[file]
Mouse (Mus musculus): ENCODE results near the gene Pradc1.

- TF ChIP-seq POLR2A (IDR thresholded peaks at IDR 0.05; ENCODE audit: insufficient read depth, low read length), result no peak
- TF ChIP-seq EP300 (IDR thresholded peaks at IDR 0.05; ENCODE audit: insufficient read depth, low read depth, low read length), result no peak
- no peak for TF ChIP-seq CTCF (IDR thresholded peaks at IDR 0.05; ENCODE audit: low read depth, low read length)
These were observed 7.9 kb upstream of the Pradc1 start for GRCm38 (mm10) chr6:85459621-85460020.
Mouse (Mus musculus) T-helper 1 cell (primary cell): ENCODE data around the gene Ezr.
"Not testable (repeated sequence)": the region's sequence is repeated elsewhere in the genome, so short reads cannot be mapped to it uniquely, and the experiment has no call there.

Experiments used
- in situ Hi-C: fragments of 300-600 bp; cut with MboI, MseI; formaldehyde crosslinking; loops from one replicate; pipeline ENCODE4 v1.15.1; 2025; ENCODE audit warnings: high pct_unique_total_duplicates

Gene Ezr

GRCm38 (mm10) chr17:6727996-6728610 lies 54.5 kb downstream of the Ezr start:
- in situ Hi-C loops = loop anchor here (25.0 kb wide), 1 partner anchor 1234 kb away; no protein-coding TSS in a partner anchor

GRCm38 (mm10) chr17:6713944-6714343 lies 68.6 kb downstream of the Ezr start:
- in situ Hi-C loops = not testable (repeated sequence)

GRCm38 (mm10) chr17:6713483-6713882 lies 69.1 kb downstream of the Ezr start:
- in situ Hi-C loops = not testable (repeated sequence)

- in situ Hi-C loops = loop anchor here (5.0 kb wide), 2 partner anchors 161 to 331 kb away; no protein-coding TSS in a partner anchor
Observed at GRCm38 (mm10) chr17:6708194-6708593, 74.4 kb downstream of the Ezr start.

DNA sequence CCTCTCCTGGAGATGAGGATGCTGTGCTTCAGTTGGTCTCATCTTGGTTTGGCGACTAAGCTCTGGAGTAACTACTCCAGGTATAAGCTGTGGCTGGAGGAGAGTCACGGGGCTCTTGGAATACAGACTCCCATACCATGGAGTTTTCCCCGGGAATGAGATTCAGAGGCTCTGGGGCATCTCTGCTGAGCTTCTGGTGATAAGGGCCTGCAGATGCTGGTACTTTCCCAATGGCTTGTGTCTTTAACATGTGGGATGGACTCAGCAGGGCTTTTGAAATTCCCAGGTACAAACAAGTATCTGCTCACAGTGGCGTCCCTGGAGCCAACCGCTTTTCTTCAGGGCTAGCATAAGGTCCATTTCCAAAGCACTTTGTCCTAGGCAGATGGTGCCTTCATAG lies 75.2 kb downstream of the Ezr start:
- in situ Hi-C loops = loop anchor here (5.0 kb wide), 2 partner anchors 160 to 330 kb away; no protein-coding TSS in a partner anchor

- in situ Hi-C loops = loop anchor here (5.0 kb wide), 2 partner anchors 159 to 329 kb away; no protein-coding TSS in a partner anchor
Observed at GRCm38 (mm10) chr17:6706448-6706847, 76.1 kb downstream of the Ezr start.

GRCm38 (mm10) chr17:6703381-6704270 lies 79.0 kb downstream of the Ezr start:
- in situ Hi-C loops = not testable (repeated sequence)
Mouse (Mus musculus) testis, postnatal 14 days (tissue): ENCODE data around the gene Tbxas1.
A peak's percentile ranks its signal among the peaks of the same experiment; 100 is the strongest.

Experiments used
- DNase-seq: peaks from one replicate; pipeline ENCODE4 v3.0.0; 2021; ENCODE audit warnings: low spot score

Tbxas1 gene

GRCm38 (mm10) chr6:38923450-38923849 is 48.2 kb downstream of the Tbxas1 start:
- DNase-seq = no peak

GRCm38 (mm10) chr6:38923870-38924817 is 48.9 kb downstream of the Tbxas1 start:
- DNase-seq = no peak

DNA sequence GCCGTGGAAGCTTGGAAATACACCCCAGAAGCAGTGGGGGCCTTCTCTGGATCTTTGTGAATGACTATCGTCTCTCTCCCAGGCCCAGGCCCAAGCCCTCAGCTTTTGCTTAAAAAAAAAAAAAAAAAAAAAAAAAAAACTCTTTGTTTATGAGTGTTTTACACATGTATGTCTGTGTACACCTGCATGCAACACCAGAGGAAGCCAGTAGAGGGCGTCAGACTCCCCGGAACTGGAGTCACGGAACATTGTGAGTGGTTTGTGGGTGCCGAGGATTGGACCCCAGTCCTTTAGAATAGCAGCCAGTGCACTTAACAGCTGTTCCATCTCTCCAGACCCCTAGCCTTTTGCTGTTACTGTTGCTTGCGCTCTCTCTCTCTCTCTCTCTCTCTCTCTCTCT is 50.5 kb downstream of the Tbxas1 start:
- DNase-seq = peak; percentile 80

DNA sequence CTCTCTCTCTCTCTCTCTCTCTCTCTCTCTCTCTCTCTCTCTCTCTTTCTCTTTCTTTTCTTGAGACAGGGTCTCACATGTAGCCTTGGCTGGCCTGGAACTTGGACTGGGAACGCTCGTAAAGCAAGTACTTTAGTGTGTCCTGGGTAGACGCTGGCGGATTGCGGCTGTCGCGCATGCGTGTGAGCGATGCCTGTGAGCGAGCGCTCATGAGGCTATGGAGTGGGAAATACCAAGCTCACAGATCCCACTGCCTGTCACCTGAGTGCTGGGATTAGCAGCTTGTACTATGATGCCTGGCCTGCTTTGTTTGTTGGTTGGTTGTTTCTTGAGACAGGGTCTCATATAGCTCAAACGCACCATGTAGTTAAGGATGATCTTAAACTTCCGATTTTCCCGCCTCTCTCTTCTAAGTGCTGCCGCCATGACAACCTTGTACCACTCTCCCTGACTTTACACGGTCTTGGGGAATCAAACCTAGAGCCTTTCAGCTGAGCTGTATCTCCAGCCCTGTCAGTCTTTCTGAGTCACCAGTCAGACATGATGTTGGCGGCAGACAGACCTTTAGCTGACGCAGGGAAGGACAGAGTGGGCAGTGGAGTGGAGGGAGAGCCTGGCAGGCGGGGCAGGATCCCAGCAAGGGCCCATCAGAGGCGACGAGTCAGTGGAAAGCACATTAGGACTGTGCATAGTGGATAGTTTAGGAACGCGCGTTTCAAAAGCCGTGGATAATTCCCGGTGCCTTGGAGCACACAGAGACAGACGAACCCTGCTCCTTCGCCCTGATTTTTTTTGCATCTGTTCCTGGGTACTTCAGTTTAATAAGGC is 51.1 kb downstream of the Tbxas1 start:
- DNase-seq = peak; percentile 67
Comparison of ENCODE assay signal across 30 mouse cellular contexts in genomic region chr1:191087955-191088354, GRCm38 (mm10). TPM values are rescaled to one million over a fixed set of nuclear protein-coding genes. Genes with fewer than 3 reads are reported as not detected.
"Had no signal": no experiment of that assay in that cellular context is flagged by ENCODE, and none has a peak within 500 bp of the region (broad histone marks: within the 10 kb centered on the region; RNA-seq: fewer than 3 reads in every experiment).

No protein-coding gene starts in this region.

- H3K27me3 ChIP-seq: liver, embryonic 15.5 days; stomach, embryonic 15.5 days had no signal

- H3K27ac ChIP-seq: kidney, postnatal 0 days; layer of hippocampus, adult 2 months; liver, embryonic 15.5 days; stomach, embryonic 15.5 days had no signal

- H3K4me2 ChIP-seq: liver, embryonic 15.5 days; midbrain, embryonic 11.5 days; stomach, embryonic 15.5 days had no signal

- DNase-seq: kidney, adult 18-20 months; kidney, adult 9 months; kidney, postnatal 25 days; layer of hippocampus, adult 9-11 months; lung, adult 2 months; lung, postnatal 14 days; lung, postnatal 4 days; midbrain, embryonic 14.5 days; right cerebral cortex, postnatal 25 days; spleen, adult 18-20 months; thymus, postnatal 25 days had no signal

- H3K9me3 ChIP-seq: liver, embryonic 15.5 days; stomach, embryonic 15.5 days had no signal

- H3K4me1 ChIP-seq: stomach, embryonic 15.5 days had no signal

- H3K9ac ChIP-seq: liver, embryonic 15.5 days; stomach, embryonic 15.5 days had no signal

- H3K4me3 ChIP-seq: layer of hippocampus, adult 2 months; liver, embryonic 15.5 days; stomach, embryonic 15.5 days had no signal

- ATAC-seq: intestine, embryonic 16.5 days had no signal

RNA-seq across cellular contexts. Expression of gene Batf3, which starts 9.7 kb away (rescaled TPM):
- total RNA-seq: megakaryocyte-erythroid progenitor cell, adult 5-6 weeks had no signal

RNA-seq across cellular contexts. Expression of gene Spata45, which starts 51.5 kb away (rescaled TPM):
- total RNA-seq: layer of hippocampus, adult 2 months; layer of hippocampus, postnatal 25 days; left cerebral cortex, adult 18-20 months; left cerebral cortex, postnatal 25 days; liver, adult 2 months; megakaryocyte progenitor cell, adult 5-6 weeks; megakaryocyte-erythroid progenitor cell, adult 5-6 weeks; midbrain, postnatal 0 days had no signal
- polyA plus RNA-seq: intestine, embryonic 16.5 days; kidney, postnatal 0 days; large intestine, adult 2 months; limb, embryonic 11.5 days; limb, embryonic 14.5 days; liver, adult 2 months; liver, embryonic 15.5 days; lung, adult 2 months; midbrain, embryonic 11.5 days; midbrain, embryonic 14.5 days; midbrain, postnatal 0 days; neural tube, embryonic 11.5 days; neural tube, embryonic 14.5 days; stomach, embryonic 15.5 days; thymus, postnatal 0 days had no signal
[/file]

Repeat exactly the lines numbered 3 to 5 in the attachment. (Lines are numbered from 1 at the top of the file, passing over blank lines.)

- TF ChIP-seq EP300 (IDR thresholded peaks at IDR 0.05; ENCODE audit: insufficient read depth, low read depth, low read length), result no peak
- no peak for TF ChIP-seq CTCF (IDR thresholded peaks at IDR 0.05; ENCODE audit: low read depth, low read length)
These were observed 7.9 kb upstream of the Pradc1 start for GRCm38 (mm10) chr6:85459621-85460020.